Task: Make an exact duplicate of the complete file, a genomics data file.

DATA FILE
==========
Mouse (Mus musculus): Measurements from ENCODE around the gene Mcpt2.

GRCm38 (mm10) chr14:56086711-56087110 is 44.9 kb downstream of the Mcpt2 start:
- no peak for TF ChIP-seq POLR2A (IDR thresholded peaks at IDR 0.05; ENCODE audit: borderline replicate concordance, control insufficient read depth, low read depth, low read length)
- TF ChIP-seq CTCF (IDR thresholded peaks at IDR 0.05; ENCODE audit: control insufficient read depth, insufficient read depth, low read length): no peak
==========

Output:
Mouse (Mus musculus): Measurements from ENCODE around the gene Mcpt2.

GRCm38 (mm10) chr14:56086711-56087110 is 44.9 kb downstream of the Mcpt2 start:
- no peak for TF ChIP-seq POLR2A (IDR thresholded peaks at IDR 0.05; ENCODE audit: borderline replicate concordance, control insufficient read depth, low read depth, low read length)
- TF ChIP-seq CTCF (IDR thresholded peaks at IDR 0.05; ENCODE audit: control insufficient read depth, insufficient read depth, low read length): no peak